Looking For Luv? Then Pay To Make It 'Happn'
Unlike other dating apps, Happn avoids the use of algorithms, and gets people in touch with each other through hyperlocation in real time
Didier Rappaport calls it "bringing the real world into the dating space." The app 'Happn' launched all over the world, and now being introduced in India, aims to bring people together for conversation or even for a drink on a lonely evening "as people cross each other all the time," says Paris-based Rappaport, co-founder of what he concedes is a "subtle dating app". Such apps for hooking up and dating are plentiful; but for India it is interesting, because it is going to be a paid offering.
Here's how it works. After you download 'Happn', it taps into your Facebook data as well as connects you to other happn users. With hyper-geolocation, the app shows in real time in a 1 kilometer radius all the people you may have crossed paths with and lets you connect again with them. Every time you cross paths with another happn user in real life, their profile shows up on your timeline. You can check out their profile, dig up the last time you may have met; and if you find someone you like, there is a way forward.
Under the person's profile you select there is a heart button and a charm button. If you tap the heart you have activated a possible conversation and if the other person likes you too, a conversation can happen. However, the other side does not know you have pressed the heart button and it probably needs telepathy or strong mutual likes for this approach to materialize. There is the charm button too which is the direct approach. If you tap that, the person chosen gets pinged and can reply or let it go. The catch is: every time you tap the charm button, you pay!
It's not rocket science that tells us that a connection through the heart button can rarely happen. It is the charm button that is the digital equivalent of making a pass, and that's what most Romeos and Juliets will be opting for.
Differentiating Happn from dozens of other dating formats, Rappaprot says: "We cross people all the time in real life, why go online to find new people. Dating algorithms ask too many questions. We believe in little coincidences." Why is it different? That amazing girl or guy who whizzed past on a bike and you are longing to talk to...You can't get to the god or goddess with other tools; but with happn, you have a second chance…That's how the marketing goes.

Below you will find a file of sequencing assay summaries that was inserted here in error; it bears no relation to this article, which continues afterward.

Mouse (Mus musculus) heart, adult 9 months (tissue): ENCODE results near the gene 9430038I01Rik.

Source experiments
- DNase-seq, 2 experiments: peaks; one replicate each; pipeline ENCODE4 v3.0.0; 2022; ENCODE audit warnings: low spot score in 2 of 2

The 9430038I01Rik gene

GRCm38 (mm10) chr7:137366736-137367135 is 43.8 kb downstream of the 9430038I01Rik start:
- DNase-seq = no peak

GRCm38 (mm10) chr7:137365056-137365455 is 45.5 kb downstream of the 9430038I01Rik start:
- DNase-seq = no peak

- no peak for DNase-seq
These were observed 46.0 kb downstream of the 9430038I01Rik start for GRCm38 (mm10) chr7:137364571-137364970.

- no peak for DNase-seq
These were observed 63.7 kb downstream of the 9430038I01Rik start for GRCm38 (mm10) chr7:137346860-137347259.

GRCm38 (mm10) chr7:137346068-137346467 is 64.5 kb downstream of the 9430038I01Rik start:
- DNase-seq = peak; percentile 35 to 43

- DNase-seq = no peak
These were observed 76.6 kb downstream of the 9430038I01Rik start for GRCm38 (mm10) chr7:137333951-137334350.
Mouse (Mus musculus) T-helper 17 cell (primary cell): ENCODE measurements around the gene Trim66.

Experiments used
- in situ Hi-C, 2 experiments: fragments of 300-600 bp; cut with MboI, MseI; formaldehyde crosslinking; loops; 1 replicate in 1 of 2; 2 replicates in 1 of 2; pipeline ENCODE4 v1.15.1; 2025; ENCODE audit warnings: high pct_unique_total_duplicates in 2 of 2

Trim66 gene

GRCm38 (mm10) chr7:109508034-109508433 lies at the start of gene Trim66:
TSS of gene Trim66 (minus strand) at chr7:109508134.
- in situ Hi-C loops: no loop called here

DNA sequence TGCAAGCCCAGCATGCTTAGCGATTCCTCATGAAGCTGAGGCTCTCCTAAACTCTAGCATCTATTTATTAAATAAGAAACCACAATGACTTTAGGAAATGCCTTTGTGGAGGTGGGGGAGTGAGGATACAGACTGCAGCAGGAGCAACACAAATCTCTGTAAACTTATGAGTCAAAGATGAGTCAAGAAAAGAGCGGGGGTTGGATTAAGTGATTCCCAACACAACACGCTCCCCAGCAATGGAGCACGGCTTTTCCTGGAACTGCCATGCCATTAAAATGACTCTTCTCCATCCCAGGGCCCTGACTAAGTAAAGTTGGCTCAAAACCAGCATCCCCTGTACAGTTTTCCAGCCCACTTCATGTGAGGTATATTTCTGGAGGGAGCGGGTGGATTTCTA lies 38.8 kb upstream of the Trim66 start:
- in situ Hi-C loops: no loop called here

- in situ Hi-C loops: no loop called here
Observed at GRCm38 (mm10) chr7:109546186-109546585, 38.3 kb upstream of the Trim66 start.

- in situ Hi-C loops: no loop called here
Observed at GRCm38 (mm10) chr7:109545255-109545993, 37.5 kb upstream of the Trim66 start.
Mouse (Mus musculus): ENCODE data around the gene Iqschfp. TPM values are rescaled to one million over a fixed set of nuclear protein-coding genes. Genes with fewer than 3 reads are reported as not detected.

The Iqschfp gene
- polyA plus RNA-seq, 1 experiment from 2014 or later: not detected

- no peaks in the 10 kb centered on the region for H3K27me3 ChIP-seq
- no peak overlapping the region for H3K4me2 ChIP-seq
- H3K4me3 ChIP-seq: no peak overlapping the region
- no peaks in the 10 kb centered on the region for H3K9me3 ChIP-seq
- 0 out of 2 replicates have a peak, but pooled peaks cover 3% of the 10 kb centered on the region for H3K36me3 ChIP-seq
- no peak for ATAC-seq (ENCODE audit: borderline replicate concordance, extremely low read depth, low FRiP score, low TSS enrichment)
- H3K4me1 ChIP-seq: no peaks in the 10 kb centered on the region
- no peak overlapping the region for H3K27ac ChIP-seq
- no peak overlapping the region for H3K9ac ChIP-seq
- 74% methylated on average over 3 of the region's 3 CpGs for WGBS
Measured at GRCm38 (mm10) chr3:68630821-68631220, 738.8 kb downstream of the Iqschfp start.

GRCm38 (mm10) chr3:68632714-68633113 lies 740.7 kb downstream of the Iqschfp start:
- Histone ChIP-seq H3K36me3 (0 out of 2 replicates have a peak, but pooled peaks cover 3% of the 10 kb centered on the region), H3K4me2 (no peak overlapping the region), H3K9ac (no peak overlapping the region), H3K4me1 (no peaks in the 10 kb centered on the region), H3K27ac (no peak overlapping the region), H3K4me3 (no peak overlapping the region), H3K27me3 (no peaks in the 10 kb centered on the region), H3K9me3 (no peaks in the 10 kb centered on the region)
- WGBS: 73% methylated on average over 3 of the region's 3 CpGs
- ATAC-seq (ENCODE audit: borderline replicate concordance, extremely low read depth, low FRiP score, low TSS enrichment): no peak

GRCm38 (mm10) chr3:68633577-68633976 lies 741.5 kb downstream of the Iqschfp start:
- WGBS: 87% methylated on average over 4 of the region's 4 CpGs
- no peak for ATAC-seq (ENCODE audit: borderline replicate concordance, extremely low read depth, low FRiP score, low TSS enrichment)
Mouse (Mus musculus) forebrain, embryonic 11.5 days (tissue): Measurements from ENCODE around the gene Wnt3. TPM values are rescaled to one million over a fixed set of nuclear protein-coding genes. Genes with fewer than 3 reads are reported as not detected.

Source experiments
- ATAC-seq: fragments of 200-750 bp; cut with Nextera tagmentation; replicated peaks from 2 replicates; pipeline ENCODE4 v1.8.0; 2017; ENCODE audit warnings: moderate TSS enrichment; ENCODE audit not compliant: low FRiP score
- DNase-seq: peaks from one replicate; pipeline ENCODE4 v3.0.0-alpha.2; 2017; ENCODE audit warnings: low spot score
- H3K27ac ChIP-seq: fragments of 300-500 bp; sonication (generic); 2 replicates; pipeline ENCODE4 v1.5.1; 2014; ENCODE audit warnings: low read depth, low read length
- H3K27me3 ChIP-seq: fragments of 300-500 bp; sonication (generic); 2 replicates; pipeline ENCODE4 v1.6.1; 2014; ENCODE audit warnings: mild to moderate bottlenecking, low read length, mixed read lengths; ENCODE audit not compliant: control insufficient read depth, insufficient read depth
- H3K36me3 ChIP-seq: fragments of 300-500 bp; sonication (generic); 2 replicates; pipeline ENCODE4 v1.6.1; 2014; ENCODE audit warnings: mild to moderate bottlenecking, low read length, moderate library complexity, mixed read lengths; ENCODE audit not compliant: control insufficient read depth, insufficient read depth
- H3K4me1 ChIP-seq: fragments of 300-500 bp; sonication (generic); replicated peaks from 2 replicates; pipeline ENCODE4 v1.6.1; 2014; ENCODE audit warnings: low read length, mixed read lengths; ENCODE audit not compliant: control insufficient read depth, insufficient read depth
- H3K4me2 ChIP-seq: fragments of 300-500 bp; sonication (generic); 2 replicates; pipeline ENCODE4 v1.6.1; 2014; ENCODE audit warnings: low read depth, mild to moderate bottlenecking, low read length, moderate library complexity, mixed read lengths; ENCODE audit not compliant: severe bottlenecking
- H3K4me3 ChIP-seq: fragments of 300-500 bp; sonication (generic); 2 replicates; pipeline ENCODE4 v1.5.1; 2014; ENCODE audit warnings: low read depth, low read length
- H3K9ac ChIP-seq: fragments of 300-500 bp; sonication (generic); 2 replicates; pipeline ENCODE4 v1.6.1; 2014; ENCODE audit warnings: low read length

Happn was conceived of and launched in France by Rappaport in 2014 with 2 others, Anthony Cohen and Fabian Cohen. Today the promoters claim it has 17 million users in 40 cities, and is rapidly adding 2 million every month. Interestingly, in density of use, it is Sau Paulo that is most 'happning', followed by Oslo, Copenhagen and Buenos Aires.
Asked about the revenue, Rappaport claims "it is in millions." Rappaport has been a serial digital investor since the mid-1995 when he launched a textile trade site, followed it up in 2002 with a B2B platform for internet professionals, and then launched the successful video-sharing website Dailymotion. A couple of years ago, Dailymotion was sold to Orange which recently sold it to Vivandi for $250 million.
Will it work in India? Rappaport says he knows India well and its liberalizing culture would welcome such an app. However, where free apps are the norm, the ability to deliver dreams would have to be extremely compelling for those Indians in search of love to pay for it. More importantly Happn will soon face someone who does it for free!
Again, culturally is it done in India to approach a hardly-known person for a possible intense conversation or evening? Not likely. Delhi is not Sao Paulo, and the response to the charm may well be a digital slap. On the other hand, if you already know a person, a free Whatsapp message is what a local Romeo may opt for.